An atmospheric river storm pumped drenching rains into the Bay Area and other parts of California on Thursday as blizzard conditions buried the Sierra Nevada in snow.
The storm was aimed like a massive firehose at the central coast, where two-day rainfall before dawn exceeded 12 inches in San Luis Obispo County, the National Weather Service said.
In the Eastern Sierra, the Mammoth Mountain ski resort reported 6.3 feet of new snow on its summit.
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Atmospheric rivers are long and narrow bands of water vapor that form over an ocean and flow through the sky. They occur globally but are especially significant on the West Coast of the United States, where they create 30% to 50% of annual precipitation and are linked to water supply and problems such as flooding and mudslides, according to the National Oceanic and Atmospheric Administration.
After the rain and snow started falling Tuesday, wide areas of the state remained under warnings and watches Thursday for flooding, heavy snow and winds.
The storm was expected to begin moving after its overnight stall and drop down into Southern California, bringing threats of debris flows, mudslides and flash floods to areas near huge wildfire burn scars.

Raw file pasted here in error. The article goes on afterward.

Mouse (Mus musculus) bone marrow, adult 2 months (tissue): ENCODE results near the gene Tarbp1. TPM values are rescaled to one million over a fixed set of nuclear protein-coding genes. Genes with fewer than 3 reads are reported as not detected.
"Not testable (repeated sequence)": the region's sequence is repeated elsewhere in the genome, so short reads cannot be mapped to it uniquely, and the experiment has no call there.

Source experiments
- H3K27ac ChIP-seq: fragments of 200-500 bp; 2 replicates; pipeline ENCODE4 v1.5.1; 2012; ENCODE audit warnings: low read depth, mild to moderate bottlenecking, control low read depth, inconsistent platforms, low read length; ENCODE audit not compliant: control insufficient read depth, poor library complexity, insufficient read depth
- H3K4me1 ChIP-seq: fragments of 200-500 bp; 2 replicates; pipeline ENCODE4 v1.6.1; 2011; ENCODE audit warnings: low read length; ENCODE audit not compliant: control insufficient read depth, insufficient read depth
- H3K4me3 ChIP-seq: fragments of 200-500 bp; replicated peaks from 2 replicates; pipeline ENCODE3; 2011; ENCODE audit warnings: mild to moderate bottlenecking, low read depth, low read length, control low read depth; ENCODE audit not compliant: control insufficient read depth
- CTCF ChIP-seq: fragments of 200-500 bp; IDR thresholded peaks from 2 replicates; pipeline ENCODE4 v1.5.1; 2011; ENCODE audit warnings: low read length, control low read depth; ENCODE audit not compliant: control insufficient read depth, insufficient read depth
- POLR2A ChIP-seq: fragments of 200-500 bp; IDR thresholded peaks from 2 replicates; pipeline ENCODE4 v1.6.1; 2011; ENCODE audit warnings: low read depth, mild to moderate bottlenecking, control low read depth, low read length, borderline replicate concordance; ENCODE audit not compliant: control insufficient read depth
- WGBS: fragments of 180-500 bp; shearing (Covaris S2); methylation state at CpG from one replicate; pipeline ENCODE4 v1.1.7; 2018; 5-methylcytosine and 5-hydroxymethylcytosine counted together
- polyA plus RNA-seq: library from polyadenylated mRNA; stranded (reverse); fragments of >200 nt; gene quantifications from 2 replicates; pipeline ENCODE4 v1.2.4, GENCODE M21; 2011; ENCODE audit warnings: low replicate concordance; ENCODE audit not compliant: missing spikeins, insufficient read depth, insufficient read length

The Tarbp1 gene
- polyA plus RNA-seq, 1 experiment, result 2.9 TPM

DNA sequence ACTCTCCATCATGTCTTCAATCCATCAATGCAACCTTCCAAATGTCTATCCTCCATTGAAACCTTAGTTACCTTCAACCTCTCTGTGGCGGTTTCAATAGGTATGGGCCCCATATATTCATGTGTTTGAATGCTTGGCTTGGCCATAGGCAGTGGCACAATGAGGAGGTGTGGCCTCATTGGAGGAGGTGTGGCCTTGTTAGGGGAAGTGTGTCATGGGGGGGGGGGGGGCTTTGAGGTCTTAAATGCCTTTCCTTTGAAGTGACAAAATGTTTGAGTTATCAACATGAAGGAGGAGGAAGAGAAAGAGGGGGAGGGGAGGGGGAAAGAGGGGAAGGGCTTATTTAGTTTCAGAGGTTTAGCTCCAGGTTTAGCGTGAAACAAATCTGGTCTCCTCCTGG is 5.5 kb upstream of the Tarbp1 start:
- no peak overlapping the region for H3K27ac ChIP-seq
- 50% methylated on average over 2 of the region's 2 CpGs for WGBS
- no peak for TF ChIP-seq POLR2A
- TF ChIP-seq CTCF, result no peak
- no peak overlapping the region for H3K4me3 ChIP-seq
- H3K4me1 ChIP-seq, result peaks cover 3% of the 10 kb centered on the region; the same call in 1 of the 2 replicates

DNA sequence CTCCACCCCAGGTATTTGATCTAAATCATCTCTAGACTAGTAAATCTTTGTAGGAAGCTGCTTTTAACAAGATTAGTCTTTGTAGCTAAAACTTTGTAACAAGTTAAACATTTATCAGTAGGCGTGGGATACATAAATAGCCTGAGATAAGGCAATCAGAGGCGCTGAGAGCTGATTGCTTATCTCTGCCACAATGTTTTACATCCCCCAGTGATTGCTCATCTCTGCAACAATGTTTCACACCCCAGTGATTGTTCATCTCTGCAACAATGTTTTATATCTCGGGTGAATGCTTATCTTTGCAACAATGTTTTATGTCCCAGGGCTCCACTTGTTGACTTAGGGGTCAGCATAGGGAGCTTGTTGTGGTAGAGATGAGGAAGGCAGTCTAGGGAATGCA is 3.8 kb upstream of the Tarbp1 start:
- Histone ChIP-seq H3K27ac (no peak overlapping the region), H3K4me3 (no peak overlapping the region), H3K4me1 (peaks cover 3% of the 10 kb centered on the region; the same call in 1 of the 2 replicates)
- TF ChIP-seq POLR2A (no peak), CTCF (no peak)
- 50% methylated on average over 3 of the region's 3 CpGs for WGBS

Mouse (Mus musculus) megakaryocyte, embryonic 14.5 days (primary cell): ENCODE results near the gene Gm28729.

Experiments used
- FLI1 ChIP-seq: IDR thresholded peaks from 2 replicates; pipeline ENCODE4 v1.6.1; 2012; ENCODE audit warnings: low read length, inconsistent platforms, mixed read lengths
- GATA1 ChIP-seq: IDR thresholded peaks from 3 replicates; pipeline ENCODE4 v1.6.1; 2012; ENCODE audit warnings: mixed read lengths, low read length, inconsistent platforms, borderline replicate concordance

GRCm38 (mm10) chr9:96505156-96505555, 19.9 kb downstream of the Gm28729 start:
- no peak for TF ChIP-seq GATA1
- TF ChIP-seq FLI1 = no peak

The storm punched into Northern California late Tuesday night and continued on Wednesday, drifting down the coast and stalling over Big Sur before pivoting back northward.
Mudslides near Salinas damaged about two dozen rural ranch homes beneath hillsides scorched by the River Fire last August, said Dorothy Priolo with the Monterey County Regional Fire Protection District.
One woman was treated for broken bones after mud went “completely through the house” in the early morning hours, Priolo said. Fifty horses were rescued.
Parts of the Bay Area could have thunder, lightning and even hail into Thursday afternoon, according to the weather service.
Flash flood watches remained in effect through Thursday afternoon for parts of Santa Cruz and San Mateo counties, Monterey County, the North Bay burn scars, and the East Bay and South Bay hills, especially near burn areas.
The storm topped trees and knocked down power lines through a wide swath of the north. Pacific Gas & Electric said about 575,000 customers lost power Tuesday and Wednesday.
A blizzard warning was in effect through Friday morning on both sides of the California-Nevada border along a 170-mile (274-kilometer) stretch of the Sierra.
“This is a life-threatening situation. Do not attempt to travel,” a weather service warning said. “Road crews and first responders may not be able to rescue you. Stay indoors until the snow and wind subside. Even a short walk could be deadly if you become disoriented.”
The atmospheric river is part of a major change in weather for California, which had significant drought conditions for months. The dryness contributed to wildfires that scorched more than 4.2 million acres in 2020, the most in recorded modern history.